Analyzing U.S. Cybersecurity Support to Ukraine 

As Ukraine continues its counteroffensive to recapture the annexed territory from Russia, there is another war that is being fought in cyberspace. And here too, Ukraine is holding the fort with U.S. assistance. 

On September 26, 2023, as part of the Fletcher Eurasia Club lunch seminar series, Professor Josephine Wolff, who teaches cybersecurity policy at Fletcher, shared her insights about U.S. assistance to enhance Ukrainian cybersecurity before and during the Russian invasion.

Wolff highlighted the lesser-known aspect of the war in Ukraine, sharing how the Biden administration sent teams of experts to Ukraine to bolster its cyber defenses. “There are teams from the Department of Defence that go over to Ukraine, they’re also teams from the Department of Homeland Security that go over Ukraine, both in the months leading up to the war, and during the war.”

She revealed that the U.S. teams worked on various pieces of the Ukrainian cyber defense systems and dealt with several weaknesses in its critical infrastructure, especially its power grid, which on previous occasions was targeted by Russian hackers. “The Ukrainian critical infrastructure has held up much better than it did in 2015, 2016, and 2017 to cyber attacks from Russia.”

She argued that the Russian malware attacks have been “much less impressive” during the course of the war. “Russia does not have a lot of malware going throughout the course of 2022. They have a few pieces and they just keep sending it over and over again to different targets.” 

She further expanded, “I think it’s pretty fair to say, not just sort of Russia didn’t prepare well in cyber for this war, but they don’t have people working on it actively who really know what they’re doing.”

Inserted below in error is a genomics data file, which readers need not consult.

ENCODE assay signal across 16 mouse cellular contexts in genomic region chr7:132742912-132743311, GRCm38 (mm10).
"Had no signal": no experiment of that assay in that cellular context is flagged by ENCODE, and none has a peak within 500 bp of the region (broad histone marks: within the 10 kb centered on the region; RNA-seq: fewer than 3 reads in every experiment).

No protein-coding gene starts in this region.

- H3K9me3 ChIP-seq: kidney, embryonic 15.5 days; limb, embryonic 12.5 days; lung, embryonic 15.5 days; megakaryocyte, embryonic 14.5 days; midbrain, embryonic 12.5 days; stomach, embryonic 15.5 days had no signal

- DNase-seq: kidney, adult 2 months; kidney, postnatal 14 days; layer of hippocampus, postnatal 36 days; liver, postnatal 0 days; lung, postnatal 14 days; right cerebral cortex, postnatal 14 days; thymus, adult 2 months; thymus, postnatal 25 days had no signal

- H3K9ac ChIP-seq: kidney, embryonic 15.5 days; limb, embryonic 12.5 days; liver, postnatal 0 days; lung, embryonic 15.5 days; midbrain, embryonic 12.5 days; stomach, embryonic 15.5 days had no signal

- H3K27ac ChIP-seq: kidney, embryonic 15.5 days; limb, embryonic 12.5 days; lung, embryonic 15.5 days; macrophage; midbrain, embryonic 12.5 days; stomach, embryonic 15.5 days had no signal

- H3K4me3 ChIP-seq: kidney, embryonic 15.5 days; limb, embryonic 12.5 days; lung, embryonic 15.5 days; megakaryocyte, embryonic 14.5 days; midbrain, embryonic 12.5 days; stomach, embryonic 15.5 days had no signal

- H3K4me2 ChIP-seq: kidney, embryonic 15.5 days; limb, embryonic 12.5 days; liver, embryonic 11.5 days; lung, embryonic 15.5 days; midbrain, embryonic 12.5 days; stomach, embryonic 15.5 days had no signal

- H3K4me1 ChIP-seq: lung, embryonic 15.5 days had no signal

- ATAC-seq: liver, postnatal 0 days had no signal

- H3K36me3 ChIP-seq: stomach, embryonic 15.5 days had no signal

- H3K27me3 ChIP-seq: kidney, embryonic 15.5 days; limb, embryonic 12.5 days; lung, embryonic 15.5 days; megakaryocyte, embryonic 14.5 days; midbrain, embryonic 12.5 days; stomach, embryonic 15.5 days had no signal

Focusing on public messaging, she explained the U.S. strategy of publicizing security support to Ukraine and indicating to other countries that the U.S. government was “really trying to help.” 

“I think one of the reasons you’ve seen so much coverage of the help that they provided to Ukraine, it’s a little bit of a PR effort for the US as well to try and signal to other countries. We (the U.S. government) really do care a lot about securing infrastructure all over the world. And this is a sort of effective way of sending that message.”

On the question of similarities and differences between the Russian and Chinese cyber operations, Wolff said that the Chinese “almost entirely focus on espionage.” 

“China has never tried to shut down somebody’s power system, China has never even really tried to disrupt operations in any very significant way. So their skill set is much more geared towards how you infiltrate a system and not wipe everything on that computer, which is kind of a very blunt tool, but instead, maintain that access, evade detection, and keep exfiltrating data for as long as possible.”